The world feels much smaller than it did when the Spice Girls were a mere glint in their marketing manager’s eye and much of that is down to technology. While I have long argued that gadgets and progress aren’t always the be-all and end-all, they have made many tasks much easier.
You would think then that we would all be taking advantage of the unprecedented number of tools and technological gems we now have our disposal but we aren’t. The vast majority of us are still part of the enormous zombie army of workers who trudge into the office for 9am every day and go home to Simon Mayo and Jo Wylie doing a good job of sounding delighted to be working together.
The reason we do this? As far as I can see, it is because it is the way it always has been and the view seems to be why fix something that isn’t broken? Yes, millions of us, me included, take advantage of flexi-working but we are still very much in the minority, which is madness when you consider there is growing evidence that working 9 to 5 is bad for your health.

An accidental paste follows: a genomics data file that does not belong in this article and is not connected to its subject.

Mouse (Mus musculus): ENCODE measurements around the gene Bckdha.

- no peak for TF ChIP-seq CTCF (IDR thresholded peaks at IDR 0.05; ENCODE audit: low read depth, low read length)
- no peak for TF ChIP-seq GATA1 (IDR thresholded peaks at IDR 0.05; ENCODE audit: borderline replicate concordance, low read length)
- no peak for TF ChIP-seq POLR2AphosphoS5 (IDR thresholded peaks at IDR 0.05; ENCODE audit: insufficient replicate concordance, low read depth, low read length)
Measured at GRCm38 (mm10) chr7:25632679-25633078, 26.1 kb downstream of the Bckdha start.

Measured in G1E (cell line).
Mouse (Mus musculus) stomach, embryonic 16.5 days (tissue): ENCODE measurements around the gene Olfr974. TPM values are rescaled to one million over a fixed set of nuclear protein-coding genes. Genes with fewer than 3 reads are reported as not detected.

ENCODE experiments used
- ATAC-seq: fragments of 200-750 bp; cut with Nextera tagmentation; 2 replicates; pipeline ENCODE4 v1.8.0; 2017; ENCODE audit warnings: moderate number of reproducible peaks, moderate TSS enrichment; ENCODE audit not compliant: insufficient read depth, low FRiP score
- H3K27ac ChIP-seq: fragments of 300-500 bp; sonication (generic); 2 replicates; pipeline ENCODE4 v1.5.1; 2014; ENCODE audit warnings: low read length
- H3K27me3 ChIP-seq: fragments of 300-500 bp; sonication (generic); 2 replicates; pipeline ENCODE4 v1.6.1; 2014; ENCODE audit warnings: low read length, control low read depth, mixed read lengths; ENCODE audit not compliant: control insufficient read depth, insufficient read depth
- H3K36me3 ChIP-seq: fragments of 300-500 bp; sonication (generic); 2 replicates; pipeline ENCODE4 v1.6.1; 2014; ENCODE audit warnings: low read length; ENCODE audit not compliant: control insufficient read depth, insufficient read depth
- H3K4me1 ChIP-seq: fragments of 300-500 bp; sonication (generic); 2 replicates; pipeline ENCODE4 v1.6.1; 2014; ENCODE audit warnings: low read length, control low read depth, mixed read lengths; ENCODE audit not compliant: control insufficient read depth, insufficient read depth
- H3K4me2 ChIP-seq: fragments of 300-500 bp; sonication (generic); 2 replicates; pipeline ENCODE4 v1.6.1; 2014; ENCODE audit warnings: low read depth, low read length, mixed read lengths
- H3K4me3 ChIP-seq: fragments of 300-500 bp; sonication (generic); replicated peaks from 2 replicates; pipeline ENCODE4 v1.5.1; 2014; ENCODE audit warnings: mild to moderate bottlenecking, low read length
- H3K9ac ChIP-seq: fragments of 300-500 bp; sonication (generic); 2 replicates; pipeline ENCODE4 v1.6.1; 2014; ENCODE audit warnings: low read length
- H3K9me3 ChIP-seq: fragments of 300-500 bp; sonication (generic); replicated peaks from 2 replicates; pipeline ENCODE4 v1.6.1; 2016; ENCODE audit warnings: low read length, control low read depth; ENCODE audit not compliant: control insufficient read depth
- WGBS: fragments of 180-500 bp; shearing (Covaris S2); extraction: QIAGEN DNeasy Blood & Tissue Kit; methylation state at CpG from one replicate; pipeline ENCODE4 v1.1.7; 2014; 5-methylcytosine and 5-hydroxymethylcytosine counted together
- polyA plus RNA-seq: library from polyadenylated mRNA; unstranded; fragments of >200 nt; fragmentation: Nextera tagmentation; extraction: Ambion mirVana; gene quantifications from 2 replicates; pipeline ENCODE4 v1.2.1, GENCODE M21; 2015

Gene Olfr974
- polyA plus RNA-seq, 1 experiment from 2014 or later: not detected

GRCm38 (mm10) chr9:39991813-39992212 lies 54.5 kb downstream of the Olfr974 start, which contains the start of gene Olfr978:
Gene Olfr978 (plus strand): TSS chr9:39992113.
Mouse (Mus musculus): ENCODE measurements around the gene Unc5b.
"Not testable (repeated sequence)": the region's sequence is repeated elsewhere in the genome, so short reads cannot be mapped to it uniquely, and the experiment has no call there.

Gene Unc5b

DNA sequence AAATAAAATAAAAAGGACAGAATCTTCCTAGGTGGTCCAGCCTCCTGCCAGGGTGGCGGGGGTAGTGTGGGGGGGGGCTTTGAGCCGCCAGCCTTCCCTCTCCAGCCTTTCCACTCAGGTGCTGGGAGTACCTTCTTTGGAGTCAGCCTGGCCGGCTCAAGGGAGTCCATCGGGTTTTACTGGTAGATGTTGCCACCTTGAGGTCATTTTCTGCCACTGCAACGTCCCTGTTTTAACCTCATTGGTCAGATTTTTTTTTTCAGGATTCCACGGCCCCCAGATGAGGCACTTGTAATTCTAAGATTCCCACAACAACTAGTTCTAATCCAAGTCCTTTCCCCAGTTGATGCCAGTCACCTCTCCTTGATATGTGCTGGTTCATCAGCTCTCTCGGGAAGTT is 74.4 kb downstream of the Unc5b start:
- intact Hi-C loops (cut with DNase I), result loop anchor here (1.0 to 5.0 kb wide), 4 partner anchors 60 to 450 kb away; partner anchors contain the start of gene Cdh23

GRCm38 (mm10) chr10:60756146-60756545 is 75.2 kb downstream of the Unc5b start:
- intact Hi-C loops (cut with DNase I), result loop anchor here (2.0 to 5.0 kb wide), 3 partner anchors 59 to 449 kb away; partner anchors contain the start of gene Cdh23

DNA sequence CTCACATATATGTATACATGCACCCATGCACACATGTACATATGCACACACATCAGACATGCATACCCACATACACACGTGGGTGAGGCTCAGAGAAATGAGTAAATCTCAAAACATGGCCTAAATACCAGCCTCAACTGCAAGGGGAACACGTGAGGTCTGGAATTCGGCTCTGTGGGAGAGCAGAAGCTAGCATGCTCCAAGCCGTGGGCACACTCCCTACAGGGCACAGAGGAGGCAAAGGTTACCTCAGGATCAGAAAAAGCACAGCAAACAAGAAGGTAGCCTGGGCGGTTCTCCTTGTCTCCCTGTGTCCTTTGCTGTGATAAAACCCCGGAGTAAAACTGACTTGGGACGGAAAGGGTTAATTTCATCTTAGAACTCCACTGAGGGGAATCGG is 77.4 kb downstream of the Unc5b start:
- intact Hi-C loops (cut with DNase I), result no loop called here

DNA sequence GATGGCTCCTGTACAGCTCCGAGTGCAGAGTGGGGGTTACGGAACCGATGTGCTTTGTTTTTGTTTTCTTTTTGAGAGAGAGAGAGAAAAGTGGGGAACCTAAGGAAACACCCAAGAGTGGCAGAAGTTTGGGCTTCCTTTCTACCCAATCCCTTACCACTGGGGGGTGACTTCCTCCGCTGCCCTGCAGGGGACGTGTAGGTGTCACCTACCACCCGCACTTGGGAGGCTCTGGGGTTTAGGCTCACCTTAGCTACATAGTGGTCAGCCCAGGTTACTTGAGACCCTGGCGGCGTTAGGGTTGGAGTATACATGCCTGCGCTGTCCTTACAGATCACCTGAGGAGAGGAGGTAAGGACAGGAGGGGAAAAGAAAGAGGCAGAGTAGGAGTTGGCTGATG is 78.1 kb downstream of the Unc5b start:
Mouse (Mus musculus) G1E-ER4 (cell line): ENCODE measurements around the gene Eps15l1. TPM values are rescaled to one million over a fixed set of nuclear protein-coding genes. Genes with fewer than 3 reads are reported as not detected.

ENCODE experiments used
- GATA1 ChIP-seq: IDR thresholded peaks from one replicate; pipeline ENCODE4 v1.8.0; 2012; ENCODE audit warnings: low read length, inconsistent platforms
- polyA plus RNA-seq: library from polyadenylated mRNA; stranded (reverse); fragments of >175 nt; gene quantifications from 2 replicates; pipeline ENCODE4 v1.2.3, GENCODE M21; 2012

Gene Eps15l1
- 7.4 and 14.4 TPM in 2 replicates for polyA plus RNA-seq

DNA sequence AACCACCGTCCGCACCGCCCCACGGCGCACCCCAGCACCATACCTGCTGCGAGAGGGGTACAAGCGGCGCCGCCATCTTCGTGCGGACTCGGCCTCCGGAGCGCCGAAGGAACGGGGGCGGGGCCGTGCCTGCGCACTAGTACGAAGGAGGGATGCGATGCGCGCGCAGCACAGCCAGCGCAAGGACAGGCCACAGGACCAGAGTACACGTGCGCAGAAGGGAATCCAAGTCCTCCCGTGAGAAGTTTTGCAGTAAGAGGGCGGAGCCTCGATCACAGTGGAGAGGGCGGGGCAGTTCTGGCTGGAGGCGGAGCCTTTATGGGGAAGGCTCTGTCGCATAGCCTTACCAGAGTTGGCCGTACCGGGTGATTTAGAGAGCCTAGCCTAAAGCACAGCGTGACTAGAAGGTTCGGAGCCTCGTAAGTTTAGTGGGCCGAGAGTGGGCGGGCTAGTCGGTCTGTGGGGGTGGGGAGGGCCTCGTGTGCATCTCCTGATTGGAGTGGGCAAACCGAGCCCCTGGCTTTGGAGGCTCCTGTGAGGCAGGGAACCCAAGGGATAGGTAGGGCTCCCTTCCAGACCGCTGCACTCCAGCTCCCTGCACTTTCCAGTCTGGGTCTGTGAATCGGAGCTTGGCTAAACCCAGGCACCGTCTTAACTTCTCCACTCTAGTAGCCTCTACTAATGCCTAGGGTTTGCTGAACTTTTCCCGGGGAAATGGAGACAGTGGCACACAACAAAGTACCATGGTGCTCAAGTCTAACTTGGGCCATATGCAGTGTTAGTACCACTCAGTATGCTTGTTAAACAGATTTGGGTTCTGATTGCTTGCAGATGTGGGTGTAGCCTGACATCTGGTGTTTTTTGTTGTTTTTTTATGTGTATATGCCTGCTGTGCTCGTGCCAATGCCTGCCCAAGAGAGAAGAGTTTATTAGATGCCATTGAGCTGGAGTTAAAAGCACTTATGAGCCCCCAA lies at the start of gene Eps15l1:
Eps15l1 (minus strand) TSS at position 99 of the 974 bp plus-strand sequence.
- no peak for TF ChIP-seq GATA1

A new book about sleep, written by a former headmaster who once introduced a 10am start time for his students, provides further arguments for a later beginning to the day for all of us, suggesting that we should get into the office at least an hour later than we do. The author, Dr Paul Kelley, also believes the night owls among us would benefit from logging on at midday onwards. Later starts, he argues, would mean a happier, healthier workforce, given that there is growing evidence that sleep deprivation is linked to poor mental health, cancer and even early death.
Truly flexible hours would also help those struggling with the very real problem of childcare, an issue which is criminally overlooked by both captains of industry and policy makers alike.
We are moving into a new Brexit-induced era, meaning our workforce will need to be more motivated than they are now, if we are able to compete in a brave new world.